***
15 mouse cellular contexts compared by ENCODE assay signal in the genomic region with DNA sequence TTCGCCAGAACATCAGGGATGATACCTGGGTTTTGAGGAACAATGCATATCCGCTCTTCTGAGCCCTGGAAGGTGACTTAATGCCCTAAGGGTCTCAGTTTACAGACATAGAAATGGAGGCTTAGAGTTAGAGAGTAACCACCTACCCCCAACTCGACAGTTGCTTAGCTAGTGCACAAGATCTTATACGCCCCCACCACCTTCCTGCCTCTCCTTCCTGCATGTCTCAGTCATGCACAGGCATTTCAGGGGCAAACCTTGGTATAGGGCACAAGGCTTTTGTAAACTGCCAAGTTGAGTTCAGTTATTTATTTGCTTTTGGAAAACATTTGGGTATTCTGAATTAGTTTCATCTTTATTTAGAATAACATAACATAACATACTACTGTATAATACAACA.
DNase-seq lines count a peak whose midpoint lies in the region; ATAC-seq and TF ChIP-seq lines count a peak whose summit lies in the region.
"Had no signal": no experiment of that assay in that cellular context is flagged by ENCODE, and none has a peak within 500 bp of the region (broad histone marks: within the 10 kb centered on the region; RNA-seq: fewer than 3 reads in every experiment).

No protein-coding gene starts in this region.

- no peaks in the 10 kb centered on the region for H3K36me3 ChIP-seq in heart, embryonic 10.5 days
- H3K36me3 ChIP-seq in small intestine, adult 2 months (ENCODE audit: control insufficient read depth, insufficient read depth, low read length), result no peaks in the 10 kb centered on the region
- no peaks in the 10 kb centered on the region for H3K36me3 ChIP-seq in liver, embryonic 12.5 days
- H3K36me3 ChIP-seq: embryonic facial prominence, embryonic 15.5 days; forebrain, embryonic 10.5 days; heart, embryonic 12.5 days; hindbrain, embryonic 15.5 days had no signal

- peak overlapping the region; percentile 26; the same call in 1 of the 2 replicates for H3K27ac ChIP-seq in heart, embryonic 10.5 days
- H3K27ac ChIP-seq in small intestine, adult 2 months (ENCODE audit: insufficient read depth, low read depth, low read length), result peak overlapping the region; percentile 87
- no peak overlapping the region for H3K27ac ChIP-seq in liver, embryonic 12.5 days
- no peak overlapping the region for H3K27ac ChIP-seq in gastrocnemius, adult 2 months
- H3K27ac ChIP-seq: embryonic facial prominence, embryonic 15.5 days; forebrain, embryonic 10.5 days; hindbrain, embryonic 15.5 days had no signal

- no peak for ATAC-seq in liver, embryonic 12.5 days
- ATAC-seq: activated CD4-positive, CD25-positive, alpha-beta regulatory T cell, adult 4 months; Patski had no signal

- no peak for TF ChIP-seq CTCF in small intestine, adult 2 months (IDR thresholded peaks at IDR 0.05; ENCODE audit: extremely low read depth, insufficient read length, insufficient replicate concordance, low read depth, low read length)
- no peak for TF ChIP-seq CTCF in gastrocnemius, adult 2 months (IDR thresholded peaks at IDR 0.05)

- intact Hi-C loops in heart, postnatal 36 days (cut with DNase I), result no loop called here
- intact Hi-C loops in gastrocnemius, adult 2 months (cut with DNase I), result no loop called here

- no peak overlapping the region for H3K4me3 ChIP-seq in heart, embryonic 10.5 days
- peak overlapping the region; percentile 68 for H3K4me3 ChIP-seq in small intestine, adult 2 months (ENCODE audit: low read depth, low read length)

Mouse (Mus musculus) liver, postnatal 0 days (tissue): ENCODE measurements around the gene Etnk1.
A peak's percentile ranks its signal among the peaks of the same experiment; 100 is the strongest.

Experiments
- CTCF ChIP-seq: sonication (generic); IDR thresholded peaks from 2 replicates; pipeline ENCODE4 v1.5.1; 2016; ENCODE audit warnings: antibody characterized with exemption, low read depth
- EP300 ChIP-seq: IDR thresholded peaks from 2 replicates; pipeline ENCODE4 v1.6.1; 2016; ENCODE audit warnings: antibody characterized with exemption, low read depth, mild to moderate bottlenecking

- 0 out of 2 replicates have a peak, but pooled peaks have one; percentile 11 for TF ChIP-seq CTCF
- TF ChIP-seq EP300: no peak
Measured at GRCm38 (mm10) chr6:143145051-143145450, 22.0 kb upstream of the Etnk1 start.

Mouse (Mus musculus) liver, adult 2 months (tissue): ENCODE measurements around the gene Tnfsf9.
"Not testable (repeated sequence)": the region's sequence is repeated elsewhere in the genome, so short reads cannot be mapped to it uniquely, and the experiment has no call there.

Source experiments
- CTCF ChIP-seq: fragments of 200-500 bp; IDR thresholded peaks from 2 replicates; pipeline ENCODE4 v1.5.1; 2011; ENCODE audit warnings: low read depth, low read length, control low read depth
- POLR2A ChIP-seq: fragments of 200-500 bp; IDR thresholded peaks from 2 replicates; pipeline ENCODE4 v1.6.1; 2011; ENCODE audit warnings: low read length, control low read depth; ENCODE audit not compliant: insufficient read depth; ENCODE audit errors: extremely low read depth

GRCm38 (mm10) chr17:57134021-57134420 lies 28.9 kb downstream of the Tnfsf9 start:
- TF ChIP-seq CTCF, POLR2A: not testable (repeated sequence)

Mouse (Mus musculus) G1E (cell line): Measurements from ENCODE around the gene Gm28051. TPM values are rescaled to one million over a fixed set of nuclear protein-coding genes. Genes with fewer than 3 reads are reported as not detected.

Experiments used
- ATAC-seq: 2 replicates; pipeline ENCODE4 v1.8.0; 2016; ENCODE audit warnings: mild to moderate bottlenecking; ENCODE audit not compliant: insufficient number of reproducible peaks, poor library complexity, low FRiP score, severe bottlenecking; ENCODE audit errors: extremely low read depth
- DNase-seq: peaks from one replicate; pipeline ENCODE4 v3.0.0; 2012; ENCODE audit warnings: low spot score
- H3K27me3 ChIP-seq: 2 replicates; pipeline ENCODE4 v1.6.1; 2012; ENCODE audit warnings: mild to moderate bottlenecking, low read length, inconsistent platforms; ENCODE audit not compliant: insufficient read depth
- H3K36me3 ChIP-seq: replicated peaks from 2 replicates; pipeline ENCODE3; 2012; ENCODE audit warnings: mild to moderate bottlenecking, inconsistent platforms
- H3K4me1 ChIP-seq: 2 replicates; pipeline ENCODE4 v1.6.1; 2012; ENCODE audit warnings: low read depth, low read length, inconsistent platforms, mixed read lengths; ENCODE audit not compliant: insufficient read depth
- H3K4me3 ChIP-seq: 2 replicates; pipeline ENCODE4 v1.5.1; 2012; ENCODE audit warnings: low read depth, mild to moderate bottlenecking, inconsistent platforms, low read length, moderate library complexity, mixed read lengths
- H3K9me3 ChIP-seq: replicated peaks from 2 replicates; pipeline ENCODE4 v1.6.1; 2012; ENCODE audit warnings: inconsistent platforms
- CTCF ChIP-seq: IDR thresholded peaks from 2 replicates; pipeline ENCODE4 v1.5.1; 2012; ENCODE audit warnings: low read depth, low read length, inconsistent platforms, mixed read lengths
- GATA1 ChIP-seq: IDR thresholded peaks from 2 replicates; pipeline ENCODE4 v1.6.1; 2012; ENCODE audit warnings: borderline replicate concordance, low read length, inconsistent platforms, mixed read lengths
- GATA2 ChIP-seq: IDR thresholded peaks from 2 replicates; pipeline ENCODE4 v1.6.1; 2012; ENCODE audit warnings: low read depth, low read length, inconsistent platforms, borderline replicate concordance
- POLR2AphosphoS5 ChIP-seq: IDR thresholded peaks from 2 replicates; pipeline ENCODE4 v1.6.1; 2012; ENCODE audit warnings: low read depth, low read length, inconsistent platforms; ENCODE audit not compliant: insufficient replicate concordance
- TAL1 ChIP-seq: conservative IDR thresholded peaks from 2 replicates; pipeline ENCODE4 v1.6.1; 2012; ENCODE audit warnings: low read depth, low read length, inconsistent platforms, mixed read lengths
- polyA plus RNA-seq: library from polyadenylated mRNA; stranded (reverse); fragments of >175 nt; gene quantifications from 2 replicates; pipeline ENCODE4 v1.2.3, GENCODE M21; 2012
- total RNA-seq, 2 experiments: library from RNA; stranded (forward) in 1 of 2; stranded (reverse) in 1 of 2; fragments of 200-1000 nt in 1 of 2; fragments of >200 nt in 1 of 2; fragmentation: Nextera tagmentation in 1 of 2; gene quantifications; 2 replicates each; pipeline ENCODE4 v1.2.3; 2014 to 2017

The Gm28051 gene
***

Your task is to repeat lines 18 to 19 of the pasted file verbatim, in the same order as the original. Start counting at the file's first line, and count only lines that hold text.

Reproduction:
- intact Hi-C loops in heart, postnatal 36 days (cut with DNase I), result no loop called here
- intact Hi-C loops in gastrocnemius, adult 2 months (cut with DNase I), result no loop called here